Let’s take a look at the Plan for Growth adopted by the United Kingdom in 2010. This plan proposed four strategies: “(i) to create the most competitive tax system in the G20; (ii) to make the UK one of the best places in Europe to start, finance and grow a business; (iii) to encourage investment and exports as a route to a more balanced economy; and (iv) to create a more educated workforce that is the most flexible in Europe.” It also adopted key performance indicators (KPIs)* to measure the degree of achievement on each of these targets. The specific measures for achieving these were practical measures with clear schedules, and the plan included budget amounts as well. In sum, rather than simply a list of the things each government agency wanted to do, like Japan’s growth strategy, the U.K.’s plan identified feasible measures needed to promote growth. It also included analysis of the current conditions of each industrial area, including competitive conditions and regulations. While it remains unclear whether the U.K.’s Plan for Growth will succeed, I think it is clear that there is a huge difference between it and Japan’s growth strategy. A growth strategy intended as fiscal stimulus or to secure budgeting is putting the cart before the horse.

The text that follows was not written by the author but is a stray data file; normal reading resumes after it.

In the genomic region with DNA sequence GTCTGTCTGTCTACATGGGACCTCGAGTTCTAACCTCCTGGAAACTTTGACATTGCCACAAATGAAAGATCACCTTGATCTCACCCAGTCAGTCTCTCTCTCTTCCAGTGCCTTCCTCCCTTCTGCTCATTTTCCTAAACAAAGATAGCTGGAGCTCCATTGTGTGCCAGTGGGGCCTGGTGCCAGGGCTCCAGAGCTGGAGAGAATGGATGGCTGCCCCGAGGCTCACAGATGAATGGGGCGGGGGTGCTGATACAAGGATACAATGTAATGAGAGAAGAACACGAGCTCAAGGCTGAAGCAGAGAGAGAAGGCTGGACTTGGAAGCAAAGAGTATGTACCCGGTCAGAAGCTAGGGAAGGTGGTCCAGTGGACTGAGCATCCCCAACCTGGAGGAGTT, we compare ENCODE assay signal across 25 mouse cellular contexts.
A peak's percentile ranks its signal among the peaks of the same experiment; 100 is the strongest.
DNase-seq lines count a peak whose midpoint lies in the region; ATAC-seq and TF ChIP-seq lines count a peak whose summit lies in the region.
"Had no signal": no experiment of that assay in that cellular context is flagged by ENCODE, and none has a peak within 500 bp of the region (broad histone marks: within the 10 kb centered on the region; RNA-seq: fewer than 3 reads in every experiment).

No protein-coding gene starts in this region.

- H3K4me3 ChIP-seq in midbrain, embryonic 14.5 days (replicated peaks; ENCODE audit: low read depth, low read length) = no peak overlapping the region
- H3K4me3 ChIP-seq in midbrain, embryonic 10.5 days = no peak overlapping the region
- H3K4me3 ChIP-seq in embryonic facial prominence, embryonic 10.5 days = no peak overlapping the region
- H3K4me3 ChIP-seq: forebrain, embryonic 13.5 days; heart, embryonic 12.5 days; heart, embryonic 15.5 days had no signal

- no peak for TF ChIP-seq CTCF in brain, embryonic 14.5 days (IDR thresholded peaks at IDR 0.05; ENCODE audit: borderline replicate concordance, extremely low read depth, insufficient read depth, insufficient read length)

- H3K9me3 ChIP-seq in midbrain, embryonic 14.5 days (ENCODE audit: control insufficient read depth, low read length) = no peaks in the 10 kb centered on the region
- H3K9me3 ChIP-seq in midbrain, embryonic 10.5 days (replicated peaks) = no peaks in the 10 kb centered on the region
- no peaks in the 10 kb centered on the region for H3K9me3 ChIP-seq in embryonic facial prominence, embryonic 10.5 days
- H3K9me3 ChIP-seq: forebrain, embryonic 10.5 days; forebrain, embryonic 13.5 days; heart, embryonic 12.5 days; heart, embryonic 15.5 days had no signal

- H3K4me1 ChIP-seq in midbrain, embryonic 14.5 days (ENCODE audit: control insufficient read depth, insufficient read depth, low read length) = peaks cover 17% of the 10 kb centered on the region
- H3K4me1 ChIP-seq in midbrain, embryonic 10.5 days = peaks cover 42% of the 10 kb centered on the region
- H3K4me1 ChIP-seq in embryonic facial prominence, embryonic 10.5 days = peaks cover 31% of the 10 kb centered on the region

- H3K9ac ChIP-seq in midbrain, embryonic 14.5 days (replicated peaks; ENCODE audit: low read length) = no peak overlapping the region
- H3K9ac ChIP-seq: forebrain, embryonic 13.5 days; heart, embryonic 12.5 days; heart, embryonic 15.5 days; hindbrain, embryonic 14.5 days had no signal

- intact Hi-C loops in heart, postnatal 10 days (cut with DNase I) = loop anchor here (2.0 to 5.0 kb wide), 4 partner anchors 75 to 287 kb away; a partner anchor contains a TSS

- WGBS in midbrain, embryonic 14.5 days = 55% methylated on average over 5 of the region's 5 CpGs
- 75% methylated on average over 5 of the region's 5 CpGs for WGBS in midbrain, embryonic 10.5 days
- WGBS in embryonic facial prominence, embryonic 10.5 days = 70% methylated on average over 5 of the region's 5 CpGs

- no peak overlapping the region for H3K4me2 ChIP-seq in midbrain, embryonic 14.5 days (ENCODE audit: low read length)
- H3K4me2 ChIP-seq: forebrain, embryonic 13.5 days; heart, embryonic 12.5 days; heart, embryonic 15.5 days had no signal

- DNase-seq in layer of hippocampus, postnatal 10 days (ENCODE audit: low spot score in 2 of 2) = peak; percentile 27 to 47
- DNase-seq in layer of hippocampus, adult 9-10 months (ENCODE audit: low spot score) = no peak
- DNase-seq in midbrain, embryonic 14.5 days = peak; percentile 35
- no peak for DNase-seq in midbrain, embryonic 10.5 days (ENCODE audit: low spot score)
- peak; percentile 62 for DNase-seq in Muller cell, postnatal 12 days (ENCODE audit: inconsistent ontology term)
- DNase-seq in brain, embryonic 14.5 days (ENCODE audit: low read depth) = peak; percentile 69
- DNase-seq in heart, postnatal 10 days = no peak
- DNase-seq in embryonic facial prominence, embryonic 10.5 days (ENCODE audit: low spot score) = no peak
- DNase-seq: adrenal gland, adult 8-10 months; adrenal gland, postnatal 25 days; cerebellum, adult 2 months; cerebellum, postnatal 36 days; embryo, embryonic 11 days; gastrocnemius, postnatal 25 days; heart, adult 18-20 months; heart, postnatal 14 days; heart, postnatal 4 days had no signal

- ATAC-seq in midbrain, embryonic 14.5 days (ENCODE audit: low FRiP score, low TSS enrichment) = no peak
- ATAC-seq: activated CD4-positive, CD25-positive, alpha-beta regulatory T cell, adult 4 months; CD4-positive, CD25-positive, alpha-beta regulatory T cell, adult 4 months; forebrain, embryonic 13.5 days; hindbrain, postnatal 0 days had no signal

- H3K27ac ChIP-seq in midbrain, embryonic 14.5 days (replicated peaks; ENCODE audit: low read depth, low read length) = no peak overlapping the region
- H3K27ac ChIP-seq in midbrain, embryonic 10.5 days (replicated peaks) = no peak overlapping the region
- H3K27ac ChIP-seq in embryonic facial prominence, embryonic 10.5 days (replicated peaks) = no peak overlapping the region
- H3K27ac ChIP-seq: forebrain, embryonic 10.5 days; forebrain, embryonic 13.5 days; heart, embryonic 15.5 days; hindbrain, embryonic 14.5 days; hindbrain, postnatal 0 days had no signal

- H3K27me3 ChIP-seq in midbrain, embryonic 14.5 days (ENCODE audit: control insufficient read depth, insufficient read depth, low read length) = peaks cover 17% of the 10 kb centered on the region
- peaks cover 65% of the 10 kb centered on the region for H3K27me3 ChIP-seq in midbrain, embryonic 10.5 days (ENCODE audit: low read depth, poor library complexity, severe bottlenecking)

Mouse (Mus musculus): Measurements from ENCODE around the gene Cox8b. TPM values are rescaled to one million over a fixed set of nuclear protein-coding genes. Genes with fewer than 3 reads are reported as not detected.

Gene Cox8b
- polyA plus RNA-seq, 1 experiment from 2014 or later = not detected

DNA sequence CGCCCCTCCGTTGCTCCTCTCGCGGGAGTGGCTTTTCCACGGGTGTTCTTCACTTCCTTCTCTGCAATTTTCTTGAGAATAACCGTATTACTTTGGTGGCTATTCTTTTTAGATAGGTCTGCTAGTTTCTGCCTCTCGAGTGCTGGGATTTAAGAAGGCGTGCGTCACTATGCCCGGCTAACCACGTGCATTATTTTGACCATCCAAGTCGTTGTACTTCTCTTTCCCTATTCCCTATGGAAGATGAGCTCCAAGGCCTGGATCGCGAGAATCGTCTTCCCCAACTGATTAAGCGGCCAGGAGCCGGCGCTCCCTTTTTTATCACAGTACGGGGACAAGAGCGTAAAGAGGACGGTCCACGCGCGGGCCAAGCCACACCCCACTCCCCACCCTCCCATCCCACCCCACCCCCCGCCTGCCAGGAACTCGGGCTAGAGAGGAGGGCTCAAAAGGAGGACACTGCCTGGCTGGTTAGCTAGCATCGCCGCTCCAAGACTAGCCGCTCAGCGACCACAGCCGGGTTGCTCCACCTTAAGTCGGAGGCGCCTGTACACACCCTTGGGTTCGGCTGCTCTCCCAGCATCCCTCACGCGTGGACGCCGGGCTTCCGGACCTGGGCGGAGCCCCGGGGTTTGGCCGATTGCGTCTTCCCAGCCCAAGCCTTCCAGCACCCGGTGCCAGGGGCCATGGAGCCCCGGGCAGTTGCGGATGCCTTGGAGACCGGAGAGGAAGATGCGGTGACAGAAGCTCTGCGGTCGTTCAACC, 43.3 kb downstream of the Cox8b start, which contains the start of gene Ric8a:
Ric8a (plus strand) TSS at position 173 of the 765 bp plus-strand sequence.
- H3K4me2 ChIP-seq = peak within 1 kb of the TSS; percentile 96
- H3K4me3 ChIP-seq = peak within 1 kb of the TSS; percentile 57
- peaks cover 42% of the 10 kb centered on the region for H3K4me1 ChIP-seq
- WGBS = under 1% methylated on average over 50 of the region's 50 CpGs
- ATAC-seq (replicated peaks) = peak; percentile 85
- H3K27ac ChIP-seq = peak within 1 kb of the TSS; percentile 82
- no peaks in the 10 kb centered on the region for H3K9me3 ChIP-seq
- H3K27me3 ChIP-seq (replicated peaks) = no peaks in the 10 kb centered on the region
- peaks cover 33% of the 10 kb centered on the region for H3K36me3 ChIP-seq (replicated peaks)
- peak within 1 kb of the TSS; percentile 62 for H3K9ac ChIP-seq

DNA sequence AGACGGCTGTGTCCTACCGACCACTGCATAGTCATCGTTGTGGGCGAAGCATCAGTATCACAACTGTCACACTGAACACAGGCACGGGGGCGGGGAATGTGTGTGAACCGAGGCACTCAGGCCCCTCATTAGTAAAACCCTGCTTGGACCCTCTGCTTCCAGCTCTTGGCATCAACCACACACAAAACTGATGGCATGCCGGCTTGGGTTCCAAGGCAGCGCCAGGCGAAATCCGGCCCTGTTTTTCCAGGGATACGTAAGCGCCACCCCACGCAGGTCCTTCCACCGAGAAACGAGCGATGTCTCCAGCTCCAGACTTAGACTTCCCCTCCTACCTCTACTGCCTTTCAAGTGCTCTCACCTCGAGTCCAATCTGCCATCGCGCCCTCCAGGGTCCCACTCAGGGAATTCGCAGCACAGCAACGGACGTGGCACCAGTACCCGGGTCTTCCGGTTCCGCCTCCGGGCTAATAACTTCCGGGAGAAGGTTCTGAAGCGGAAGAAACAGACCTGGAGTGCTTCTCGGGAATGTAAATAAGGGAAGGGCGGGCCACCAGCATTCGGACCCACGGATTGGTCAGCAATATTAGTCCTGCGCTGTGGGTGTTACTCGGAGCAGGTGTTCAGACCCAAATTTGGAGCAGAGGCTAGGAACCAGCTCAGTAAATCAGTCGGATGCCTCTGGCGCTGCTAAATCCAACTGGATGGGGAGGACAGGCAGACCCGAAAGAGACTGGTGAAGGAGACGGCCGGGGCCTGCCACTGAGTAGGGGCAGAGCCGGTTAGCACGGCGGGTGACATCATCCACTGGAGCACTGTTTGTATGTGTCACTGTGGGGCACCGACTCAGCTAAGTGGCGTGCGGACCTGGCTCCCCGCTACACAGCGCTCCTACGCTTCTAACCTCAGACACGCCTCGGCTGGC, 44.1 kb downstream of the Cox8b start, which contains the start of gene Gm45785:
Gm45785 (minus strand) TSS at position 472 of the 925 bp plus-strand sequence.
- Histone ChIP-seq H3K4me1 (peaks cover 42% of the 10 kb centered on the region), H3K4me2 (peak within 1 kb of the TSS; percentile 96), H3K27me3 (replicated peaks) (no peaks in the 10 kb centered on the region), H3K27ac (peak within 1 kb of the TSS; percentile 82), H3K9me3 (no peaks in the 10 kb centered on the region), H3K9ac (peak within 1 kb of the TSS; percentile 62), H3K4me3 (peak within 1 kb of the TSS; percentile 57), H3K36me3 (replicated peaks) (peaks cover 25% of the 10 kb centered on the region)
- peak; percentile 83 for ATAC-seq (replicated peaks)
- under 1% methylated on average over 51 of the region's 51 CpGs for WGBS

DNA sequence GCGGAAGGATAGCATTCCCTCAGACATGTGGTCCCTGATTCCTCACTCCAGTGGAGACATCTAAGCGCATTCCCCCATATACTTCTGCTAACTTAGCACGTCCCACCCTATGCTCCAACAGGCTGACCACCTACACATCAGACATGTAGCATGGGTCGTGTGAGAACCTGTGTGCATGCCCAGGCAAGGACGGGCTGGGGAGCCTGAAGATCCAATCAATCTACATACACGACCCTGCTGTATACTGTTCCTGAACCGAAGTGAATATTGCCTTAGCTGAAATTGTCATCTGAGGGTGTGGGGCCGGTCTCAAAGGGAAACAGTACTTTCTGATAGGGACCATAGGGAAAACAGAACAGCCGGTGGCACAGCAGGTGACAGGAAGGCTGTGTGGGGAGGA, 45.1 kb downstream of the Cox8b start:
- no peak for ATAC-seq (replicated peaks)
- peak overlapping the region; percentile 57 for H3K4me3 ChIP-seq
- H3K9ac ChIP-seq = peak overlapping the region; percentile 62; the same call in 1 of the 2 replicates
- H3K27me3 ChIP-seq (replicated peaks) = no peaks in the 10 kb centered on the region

* Quantitative indicators used to measure the degree of achievement of goals
Recommendations for reforming the social security system: A fourth arrow of Abenomics
The biggest challenge that Japan faces is that of finding a way to overcome its low birthrate and ageing society. As its working population decreases, social security costs centered on pension and medical costs will swell. It goes without saying that this is hindering efforts to put Japan’s public finances on a sound footing. Since its start, the Abe administration has set the fiscal consolidation target of achieving equilibrium in the primary balance by 2020. However, even if Abenomics has met its goals achieving a nominal economic growth rate of 3% and a real growth rate of 2%, it will not be able to meet its targets under the government’s medium-term fiscal forecasts. The real growth rate over the past 20 years has averaged less than 1%, and even if the growth rate over the coming 10 years doubles it will not be able to achieve its goal. This is due primarily to insufficient expenditure cuts in particular relating social security expenditure. While the Abe administration has decided to raise the consumption tax rate from 5% to 8% beginning this April, no matter how much consumption tax increases in the future without reforms to the content of the social security system it will be just like sprinkling water on the desert.